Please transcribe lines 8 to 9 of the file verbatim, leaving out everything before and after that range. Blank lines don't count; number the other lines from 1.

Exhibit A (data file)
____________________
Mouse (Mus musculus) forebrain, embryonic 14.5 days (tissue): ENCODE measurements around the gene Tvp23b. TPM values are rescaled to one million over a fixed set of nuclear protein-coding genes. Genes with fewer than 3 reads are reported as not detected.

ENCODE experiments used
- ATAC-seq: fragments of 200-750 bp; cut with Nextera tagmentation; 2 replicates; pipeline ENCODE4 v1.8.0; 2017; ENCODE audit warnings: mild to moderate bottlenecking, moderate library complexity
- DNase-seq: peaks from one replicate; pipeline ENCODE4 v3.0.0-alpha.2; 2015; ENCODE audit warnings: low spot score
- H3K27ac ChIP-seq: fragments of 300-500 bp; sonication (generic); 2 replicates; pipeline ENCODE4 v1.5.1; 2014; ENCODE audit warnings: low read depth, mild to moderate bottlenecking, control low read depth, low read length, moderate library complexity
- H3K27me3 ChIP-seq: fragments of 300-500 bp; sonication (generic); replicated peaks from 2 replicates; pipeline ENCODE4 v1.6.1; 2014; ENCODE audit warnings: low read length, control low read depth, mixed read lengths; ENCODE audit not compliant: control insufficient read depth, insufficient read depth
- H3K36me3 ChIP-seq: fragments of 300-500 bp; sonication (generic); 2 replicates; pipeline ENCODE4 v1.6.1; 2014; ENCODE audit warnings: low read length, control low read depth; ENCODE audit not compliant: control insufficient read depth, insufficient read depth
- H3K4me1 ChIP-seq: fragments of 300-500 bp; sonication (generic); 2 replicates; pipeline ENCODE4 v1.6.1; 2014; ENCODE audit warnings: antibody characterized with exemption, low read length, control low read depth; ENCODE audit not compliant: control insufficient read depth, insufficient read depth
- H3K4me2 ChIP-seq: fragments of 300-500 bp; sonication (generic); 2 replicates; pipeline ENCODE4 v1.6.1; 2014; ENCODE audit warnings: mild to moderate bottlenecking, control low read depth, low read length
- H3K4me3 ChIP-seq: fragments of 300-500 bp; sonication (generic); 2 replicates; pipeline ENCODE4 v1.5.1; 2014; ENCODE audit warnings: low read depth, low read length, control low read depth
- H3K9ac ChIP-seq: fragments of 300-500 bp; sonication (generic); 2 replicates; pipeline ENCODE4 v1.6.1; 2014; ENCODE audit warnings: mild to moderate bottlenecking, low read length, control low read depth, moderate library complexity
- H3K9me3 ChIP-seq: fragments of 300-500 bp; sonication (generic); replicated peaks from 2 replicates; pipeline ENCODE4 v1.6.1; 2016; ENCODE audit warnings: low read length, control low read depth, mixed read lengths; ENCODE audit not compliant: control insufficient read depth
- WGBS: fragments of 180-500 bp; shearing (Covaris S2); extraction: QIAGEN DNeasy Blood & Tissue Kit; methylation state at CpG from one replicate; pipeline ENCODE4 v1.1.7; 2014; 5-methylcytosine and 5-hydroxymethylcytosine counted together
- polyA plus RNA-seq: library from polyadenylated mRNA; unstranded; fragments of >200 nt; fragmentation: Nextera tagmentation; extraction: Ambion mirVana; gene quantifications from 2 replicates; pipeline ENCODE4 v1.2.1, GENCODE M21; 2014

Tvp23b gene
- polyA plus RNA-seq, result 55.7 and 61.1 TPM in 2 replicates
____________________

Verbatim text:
- H3K4me1 ChIP-seq: fragments of 300-500 bp; sonication (generic); 2 replicates; pipeline ENCODE4 v1.6.1; 2014; ENCODE audit warnings: antibody characterized with exemption, low read length, control low read depth; ENCODE audit not compliant: control insufficient read depth, insufficient read depth
- H3K4me2 ChIP-seq: fragments of 300-500 bp; sonication (generic); 2 replicates; pipeline ENCODE4 v1.6.1; 2014; ENCODE audit warnings: mild to moderate bottlenecking, control low read depth, low read length